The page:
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ISME J. 2012 Jan;6(1):94-103. doi: 10.1038/ismej.2011.82. Epub 2011 Jun 30.

Impact of training sets on classification of high-throughput bacterial 16s rRNA gene surveys.

Author information

1
Department of Biological and Environmental Engineering, Cornell University, Ithaca, NY, USA.

Abstract

Taxonomic classification of the thousands-millions of 16S rRNA gene sequences generated in microbiome studies is often achieved using a naïve Bayesian classifier (for example, the Ribosomal Database Project II (RDP) classifier), due to favorable trade-offs among automation, speed and accuracy. The resulting classification depends on the reference sequences and taxonomic hierarchy used to train the model; although the influence of primer sets and classification algorithms have been explored in detail, the influence of training set has not been characterized. We compared classification results obtained using three different publicly available databases as training sets, applied to five different bacterial 16S rRNA gene pyrosequencing data sets generated (from human body, mouse gut, python gut, soil and anaerobic digester samples). We observed numerous advantages to using the largest, most diverse training set available, that we constructed from the Greengenes (GG) bacterial/archaeal 16S rRNA gene sequence database and the latest GG taxonomy. Phylogenetic clusters of previously unclassified experimental sequences were identified with notable improvements (for example, 50% reduction in reads unclassified at the phylum level in mouse gut, soil and anaerobic digester samples), especially for phylotypes belonging to specific phyla (Tenericutes, Chloroflexi, Synergistetes and Candidate phyla TM6, TM7). Trimming the reference sequences to the primer region resulted in systematic improvements in classification depth, and greatest gains at higher confidence thresholds. Phylotypes unclassified at the genus level represented a greater proportion of the total community variation than classified operational taxonomic units in mouse gut and anaerobic digester samples, underscoring the need for greater diversity in existing reference databases.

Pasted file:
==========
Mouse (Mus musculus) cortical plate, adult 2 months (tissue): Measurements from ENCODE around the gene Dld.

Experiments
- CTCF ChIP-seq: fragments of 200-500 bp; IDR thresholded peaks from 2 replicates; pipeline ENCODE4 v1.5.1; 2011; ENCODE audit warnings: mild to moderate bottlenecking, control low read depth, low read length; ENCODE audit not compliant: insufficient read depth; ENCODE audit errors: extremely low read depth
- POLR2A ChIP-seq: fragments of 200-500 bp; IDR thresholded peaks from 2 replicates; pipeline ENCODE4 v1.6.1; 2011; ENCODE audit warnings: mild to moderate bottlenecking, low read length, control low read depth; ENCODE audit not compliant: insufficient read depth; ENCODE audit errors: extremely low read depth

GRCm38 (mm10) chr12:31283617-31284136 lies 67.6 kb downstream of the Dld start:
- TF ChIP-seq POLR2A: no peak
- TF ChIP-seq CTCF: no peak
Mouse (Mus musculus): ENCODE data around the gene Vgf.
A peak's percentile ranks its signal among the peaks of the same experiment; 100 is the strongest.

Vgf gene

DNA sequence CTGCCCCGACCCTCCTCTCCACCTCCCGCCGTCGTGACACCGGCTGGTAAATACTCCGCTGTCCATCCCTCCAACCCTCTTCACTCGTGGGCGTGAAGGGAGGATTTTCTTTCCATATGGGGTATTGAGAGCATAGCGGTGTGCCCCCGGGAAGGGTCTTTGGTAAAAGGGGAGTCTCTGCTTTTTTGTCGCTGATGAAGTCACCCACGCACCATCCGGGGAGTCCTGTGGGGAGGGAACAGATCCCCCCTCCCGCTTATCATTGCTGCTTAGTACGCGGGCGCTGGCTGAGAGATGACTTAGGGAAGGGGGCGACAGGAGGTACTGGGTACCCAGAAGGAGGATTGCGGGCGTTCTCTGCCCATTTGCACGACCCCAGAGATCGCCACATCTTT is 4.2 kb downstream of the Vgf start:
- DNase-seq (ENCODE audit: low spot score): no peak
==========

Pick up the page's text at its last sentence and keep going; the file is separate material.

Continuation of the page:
PMID:
21716311
PMCID:
PMC3217155
DOI:
10.1038/ismej.2011.82
[Indexed for MEDLINE]
Free PMC Article

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